Nichol appeared in TV ads and newsletters for the Loblaw's President's Choice and No Name brands in the '80s and '90s and was seen as an innovator who built the PC brand into one of the most recognized brands for the Loblaw's grocery chain, and one of the country's top labels.
The native of Chatham, Ont., died Sunday at the age of 73.
Many of the Nichol's products are still on shelves, including the Decadent Chocolate Chip Cookie.
"He really started the idea in marketing of 'We're not talking at you, we're talking with you and the idea of starting a dialogue with consumers," said David Soberman, a marketing professor at the University of Toronto's Rotman School of Management.
Nichol's success was tied to two key elements, he said.
"He actually had a very sort of friendly and honest personality on television. He was just sort of a likable person... that's something that's sometimes hard to find in marketing."
"Also, he delivered. He was very sensitive to the consumers that would buy the products and wouldn't do marketing that didn't leave to the President's Choice promise of 'We're going to offer you quality.'"
Before Nichol, private label brands at grocery stores were seen as cheaper, lower-quality alternative to behemoth brands, such as Heinz and Kraft. Not only was he able to change that attitude by creating an equivalent or better product, said Soberman, but he provided exclusivity by having them only available at Loblaws stores.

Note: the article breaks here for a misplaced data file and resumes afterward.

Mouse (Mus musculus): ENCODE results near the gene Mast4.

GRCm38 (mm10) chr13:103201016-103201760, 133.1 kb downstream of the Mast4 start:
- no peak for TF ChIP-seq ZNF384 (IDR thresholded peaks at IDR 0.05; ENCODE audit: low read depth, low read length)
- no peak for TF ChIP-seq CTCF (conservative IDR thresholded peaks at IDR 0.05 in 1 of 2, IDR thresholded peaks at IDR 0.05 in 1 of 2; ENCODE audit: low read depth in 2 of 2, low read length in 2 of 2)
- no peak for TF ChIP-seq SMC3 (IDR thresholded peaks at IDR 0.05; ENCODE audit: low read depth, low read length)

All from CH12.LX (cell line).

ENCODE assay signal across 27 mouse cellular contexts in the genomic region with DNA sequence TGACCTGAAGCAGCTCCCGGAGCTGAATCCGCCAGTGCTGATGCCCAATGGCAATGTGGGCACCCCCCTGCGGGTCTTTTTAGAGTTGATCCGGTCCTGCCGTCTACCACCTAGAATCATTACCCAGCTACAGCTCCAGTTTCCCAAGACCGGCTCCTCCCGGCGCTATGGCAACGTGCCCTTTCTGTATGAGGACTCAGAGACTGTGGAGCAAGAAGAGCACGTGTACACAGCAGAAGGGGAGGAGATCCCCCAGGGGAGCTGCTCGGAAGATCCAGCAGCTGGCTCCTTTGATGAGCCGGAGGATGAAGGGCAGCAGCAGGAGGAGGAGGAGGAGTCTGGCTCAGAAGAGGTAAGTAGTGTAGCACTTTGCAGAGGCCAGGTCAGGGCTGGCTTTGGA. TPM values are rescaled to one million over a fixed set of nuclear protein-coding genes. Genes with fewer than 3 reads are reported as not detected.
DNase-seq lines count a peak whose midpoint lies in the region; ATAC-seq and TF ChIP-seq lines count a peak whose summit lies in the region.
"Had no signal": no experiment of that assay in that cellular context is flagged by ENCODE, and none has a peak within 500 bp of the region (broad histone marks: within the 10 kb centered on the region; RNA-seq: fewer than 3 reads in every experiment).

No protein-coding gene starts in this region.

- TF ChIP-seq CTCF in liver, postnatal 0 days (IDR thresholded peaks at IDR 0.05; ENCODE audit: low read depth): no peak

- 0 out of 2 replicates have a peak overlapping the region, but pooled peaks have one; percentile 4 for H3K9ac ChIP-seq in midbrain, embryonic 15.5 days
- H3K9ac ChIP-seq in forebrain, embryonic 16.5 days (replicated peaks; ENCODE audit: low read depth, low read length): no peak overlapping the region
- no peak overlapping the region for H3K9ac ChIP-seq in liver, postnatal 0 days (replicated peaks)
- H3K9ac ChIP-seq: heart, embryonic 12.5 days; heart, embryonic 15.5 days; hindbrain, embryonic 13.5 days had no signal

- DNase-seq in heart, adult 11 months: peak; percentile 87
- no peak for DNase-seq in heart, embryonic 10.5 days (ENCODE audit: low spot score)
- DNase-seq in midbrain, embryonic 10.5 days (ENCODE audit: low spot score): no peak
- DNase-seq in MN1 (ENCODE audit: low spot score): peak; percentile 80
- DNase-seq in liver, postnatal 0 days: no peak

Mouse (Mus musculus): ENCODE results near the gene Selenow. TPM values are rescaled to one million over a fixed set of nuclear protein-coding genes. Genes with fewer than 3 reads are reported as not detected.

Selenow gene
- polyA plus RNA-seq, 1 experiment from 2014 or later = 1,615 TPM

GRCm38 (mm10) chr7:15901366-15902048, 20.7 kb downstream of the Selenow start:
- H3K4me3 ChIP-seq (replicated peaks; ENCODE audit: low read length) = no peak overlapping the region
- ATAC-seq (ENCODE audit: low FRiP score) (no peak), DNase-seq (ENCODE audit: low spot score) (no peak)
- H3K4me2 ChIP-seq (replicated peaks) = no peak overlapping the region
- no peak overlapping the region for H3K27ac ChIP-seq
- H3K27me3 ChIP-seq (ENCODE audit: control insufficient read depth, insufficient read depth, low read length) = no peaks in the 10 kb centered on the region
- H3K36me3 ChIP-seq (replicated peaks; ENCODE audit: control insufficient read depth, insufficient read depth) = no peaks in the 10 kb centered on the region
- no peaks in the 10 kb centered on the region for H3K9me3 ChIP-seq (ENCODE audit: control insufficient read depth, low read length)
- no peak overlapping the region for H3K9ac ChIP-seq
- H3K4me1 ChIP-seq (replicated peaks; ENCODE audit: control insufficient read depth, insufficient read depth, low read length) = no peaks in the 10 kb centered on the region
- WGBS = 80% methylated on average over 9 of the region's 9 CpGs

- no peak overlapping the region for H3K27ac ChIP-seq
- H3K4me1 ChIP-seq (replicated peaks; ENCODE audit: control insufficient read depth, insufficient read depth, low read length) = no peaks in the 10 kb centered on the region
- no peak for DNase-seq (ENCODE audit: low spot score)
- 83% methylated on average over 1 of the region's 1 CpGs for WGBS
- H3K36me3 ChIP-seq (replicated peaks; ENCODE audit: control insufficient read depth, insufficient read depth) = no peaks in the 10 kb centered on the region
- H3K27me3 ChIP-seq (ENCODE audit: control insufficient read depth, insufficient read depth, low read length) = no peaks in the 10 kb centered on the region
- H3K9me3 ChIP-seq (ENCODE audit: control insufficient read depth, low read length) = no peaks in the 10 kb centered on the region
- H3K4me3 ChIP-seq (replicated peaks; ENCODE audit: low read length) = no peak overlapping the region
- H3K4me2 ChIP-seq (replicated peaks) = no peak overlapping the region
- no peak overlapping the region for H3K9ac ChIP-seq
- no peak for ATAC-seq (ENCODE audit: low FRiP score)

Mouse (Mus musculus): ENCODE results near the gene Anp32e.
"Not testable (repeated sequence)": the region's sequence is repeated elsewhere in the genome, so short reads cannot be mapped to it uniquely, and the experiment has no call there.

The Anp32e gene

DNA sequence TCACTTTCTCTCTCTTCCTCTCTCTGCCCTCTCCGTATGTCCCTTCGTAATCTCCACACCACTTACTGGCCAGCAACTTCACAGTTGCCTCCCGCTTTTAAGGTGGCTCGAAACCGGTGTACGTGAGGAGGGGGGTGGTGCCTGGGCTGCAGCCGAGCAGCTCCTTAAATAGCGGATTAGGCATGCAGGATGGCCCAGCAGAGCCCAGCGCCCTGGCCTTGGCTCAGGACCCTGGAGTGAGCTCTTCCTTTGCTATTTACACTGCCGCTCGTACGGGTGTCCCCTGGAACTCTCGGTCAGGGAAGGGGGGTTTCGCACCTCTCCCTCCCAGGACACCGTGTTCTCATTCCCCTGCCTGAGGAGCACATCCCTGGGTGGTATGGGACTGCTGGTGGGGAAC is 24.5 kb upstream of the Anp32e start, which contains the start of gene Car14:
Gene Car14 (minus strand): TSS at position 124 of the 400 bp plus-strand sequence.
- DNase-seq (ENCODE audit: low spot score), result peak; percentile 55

Nichol is also credited with introducing unique and, at the time, exotic food products to everyday shoppers. One of his most famous was a line of cooking sauces that came from Asia and Africa.
In addition to appearing on television, he was also in charge of the Insider's Report magazine, a flyer which highlighted specific brands that Nichol had handpicked and personally tested.
Loblaws described Nichol as "one of its most memorable colleagues," as well as a masterful marketer and was recognized both inside and outside Loblaw for his creativity and skill.
Nichol joined Loblaw in 1972 and held various roles with the company, including president of Loblaw Supermarkets and head of the product development team.
"Dave's passion for food and his vision helped to transform the way Canadians eat, and he has left a tremendous legacy that endures in the company today," said Galen G. Weston, executive chairman of Loblaw Companies Ltd., in a statement.
Ken Hardy, a marketing professor emeritus at Western University's Richard Ivey Business School, said consumers bought President's Choice products largely because of Nichol.
"He was an articulate spokesperson who made it interesting," he said. "He was a self promoter at the same time. He gave (products) a face, in this case, the President's face, and that was reassuring."
After leaving Loblaws in 1993, Nichol worked for subsidiary of Cott Corporation, developing private frozen food products, mainly for grocery brands like Safeway. He left in the late 90s to start his own retail consulting firm, Dave Nichol & Associates.
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